Evan Felker Says Getting Sober Was “The Greatest Thing That Ever Happened To Me”

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Calvin Shofner

In case you’ve been living under a rock and missed the best news we’ve gotten all year (actually in the past two years), the Turnpike Troubadours are officially BACK.

After a two and a half years hiatus, there’s a hell of a lot to be excited about if you’re a Turnpike fan.

The whole band recently sat down with Rolling Stone to talk about their comeback, what’s up next for the band, as well as detailing some of what they’ve been up to for the past couple years since they haven’t been making music or out on the road touring together.

They also just announced what’s sure to be an incredible show at the Red Rocks Amphitheater in Morrison Colorado on May 14th, 2022.

But, to be so excited for their triumphant return, you have to understand what caused the hiatus in the first place.

Back in 2019, after videos of frontman Evan Felker drunkenly stumbling around on stage became more and more common, as well as several canceled appearances, they decided it was time to take a step back.

Mostly, it was because Evan knew he needed help. A few months ago, Turnpike fiddle player Kyle Nix announced his sobriety, as well.

And, unfortunately, this problem is all too common in an industry that often celebrates alcohol and downplays some of the seriousness and struggles that many artists have with it.

But, Evan is now happily remarried to his wife, Staci, and they have a beautiful little girl, Evangelina Hartford Felker. And, he’s been able tour pour himself into things, like spending time with family, that he never really had much time for before with such a grueling touring schedule.

That alone has been a huge part of his recovery process:

“I have not been traveling. I stayed in one spot for about the past three years. I head back up to Oklahoma to visit my family, and then I go back.

I really did the opposite of the rest of these guys. I focused so much on my art and my creativity for so long that I let everything else slide.”

He’s been spending almost all of his time at a ranch in Texas, learning more about how to be cowboy and focusing on things other than music:

“There were a lot of things, when I was stuck in a room in a rehab facility, that I thought I really am going to put some time into. I wanted to be a decent carpenter, or just pie-in-the-sky things like training cattle horses and stuff.

Now, I’m really able to do all that! I’ve learned more than ever, this cowboying stuff has changed my life drastically.”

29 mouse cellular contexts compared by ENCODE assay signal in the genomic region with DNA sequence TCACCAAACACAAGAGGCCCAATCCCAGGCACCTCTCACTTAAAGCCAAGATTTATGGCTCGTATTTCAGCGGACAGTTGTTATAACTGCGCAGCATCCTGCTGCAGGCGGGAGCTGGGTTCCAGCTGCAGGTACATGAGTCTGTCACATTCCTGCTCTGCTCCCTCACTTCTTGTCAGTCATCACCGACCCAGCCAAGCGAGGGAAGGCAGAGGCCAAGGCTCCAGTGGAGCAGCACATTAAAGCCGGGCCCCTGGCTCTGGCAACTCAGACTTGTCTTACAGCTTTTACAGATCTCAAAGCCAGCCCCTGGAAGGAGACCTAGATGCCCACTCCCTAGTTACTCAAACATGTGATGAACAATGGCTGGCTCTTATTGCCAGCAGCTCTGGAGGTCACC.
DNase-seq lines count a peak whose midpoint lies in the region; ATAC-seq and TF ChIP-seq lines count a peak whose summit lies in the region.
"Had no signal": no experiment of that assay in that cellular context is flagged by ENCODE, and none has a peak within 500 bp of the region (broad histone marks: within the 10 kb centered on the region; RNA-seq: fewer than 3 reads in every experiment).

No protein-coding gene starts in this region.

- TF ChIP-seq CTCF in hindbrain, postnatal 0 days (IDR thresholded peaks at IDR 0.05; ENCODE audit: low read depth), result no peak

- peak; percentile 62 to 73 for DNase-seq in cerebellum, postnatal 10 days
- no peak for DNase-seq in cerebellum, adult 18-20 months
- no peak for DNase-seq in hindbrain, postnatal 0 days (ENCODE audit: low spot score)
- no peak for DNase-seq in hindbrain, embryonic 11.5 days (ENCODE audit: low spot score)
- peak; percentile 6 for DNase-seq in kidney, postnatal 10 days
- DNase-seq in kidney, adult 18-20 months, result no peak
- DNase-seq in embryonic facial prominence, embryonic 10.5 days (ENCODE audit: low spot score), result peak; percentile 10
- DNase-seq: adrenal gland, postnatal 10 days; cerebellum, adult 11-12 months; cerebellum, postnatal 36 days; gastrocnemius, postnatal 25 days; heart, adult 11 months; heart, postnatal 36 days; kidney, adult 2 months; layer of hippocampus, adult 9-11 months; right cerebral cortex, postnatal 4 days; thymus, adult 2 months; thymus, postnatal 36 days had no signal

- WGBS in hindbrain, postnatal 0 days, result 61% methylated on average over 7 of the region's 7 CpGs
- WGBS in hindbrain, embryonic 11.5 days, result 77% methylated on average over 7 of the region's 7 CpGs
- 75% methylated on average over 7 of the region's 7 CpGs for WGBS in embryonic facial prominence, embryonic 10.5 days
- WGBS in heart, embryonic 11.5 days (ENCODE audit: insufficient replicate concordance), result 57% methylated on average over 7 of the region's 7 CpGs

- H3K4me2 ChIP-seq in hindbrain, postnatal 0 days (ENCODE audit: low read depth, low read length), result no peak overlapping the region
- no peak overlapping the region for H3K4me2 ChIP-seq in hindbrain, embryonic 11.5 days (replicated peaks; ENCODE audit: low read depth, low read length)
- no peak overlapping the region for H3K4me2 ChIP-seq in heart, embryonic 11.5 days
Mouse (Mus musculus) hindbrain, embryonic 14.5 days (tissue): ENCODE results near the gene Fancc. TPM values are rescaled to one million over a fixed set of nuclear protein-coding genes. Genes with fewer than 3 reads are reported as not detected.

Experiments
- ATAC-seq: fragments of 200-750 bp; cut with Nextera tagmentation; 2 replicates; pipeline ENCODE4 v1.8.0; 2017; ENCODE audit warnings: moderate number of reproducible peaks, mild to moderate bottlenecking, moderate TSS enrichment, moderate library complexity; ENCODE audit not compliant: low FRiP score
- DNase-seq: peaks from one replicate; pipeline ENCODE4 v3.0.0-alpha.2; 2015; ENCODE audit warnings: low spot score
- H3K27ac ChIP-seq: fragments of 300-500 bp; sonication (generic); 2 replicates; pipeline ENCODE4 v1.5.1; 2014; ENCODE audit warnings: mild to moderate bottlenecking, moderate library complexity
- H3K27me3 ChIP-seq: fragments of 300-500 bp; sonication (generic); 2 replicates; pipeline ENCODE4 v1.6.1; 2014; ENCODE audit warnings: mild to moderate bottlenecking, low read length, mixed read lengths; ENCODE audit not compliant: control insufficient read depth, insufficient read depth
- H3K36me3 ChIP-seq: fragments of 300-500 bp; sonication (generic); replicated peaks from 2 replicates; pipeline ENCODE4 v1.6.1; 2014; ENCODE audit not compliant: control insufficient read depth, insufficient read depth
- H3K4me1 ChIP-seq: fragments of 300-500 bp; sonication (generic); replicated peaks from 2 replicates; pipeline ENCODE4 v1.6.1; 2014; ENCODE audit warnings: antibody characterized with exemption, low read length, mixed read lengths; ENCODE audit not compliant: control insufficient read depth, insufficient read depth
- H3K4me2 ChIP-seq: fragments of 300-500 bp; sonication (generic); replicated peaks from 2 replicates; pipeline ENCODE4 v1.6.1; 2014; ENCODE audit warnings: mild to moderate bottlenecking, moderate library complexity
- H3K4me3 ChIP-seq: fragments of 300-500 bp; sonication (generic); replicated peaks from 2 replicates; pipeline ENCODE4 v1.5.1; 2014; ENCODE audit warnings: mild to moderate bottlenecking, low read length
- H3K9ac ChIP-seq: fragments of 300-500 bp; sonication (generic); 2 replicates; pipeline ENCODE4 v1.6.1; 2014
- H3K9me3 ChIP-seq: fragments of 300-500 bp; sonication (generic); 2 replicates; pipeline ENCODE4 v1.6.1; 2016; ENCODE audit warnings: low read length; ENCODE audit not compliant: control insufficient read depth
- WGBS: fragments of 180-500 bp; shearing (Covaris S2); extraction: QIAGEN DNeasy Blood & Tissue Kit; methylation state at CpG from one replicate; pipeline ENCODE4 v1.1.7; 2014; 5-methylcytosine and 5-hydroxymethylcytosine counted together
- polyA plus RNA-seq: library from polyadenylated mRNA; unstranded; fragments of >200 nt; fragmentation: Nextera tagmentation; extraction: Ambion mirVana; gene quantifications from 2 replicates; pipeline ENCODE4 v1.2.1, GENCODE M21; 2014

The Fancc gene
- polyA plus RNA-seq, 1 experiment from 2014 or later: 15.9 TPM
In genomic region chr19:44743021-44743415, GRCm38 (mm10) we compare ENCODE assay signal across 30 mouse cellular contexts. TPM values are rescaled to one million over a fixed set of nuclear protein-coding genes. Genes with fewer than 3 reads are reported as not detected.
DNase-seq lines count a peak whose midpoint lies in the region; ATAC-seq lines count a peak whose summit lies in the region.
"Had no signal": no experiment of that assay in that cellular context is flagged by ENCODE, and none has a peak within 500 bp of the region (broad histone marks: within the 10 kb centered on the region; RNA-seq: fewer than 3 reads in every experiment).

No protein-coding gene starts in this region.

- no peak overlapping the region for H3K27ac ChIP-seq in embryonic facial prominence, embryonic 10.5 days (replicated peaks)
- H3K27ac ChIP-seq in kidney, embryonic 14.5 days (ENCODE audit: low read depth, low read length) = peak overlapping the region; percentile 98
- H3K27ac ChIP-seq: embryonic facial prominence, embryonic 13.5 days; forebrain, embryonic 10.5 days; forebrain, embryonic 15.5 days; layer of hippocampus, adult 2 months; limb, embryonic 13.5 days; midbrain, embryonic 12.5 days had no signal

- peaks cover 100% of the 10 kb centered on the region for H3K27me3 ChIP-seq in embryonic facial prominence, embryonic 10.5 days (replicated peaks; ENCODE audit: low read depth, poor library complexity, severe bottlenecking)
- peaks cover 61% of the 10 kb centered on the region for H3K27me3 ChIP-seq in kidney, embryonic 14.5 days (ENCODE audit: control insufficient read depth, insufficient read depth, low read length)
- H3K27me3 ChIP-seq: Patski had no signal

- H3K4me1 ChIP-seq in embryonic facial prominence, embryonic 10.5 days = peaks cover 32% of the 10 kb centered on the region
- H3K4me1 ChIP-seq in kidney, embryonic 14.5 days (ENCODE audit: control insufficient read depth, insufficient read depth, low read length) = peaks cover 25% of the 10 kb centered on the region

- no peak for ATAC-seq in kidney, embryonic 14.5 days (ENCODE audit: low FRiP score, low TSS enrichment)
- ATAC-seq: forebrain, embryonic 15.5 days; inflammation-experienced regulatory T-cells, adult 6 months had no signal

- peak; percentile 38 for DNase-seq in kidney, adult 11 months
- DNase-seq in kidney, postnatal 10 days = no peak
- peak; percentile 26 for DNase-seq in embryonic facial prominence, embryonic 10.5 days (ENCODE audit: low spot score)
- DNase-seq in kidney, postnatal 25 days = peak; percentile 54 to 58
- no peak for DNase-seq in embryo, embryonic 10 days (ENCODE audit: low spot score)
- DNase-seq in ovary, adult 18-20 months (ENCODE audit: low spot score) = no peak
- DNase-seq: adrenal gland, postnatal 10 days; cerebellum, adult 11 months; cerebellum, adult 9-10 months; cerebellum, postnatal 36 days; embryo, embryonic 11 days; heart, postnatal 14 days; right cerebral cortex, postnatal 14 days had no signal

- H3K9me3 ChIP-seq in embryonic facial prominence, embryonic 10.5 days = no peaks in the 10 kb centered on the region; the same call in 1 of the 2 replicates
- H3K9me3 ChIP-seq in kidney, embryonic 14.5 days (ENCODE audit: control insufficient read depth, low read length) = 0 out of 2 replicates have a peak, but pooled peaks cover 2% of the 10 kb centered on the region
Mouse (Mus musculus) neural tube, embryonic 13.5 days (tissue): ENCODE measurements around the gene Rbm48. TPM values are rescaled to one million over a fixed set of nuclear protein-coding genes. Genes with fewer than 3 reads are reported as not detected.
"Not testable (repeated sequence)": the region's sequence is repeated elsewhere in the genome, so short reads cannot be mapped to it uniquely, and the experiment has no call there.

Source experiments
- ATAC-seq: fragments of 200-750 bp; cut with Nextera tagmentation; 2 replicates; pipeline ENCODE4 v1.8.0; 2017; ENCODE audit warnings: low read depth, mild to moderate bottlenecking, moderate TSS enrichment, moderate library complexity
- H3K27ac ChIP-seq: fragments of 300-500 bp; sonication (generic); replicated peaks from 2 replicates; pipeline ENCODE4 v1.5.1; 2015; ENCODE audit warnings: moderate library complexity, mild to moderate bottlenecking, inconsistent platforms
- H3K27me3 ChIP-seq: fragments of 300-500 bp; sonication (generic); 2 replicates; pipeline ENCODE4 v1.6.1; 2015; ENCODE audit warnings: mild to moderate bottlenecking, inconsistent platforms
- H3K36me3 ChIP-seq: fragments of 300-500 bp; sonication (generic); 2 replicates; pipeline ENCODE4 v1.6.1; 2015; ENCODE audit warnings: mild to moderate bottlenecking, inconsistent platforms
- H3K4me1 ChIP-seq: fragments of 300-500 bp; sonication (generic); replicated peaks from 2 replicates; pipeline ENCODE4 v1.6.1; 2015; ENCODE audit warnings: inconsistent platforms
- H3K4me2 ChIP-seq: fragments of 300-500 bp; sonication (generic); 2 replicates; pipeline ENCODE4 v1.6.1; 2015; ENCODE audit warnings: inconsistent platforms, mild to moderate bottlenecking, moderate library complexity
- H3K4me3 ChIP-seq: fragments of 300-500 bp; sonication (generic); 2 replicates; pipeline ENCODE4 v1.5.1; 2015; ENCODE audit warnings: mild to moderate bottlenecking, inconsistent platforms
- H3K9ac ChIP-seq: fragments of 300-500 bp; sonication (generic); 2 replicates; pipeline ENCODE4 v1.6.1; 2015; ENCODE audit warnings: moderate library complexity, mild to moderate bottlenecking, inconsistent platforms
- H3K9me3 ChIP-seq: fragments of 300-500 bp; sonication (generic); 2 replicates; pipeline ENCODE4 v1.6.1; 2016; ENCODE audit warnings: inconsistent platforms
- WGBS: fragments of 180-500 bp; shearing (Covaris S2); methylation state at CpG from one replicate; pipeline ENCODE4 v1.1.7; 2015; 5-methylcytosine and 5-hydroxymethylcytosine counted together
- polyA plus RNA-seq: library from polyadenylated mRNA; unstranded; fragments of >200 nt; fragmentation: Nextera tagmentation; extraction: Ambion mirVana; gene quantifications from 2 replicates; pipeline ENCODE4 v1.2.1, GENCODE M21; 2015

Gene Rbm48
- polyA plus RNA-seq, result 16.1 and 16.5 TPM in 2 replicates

And, as a new parent who isn’t out on the road every week, he’s been able to soak up every single day with his little girl and really be present as a dad and husband. I’m sure that in and of itself has made every single bit of battling his inner demons and struggle for sobriety worth it:

“Being a parent so far for me, especially since I’m in one spot all the time in the past year… I’ve probably been away from my daughter maybe 10 or 12 nights of her entire life… is easy to do, if you’re around.

It would be trickier if I was gone a lot more. That said, Staci still has to take up all the slack. But most of what I do is around the house. I spend my time within a mile of home every day, so I always feel like I’m close.”

But, I think the most important part of all of this is the example that Evan is now able to set for countless other artists in the industry.

I mean, country music and alcohol pretty much go hand in hand, which is fine. There’s nothing inherently wrong with that.

Often times, though, it can make artists who truly struggle with alcohol feel like they have to drink on stage or be something that they aren’t. Or, in cases like Evan’s, they keep drinking to the point that they become a person they can’t continue to be anymore and have long term success in their career or personal life.

Thankfully, he realized that and was able to reach out for help, saying:

“I found sobriety and recovery, and that was the greatest thing that ever happened to me.

I’m coming up on two years, completely sober and out of recovery. And a few days after that will be my daughter’s first birthday, so it’s all a big one.

I’ve learned so much about how my life was not well-rounded. I mean I knew that. I knew that it was just one thing. It started out just being music, and then eventually it was just drinking, and that was it for me.”

With Evan shining a bright spotlight on his own personal struggle, I think it’s going to be a very positive thing within the industry for artists and fans alike:

“For 10 years, I was in a bar every night. If you expose yourself to that long enough, you’re going to wind up needing some help. I know I did. I don’t miss it. I don’t miss that.

I miss playing music, don’t get me wrong, but I don’t miss being drunk and telling the same stories over and over again, not at all.”

I have a feeling this version of Evan Felker and the Turnpike Troubadours might just be the best one yet:

“Now, I feel like myself, and I’m proud of what I’m capable of doing. It’s a nice feeling, it truly is.”

The band is finally back together, happier and healthier, than ever.

As a fan of country music, I don’t think you can ask for anything more than that.

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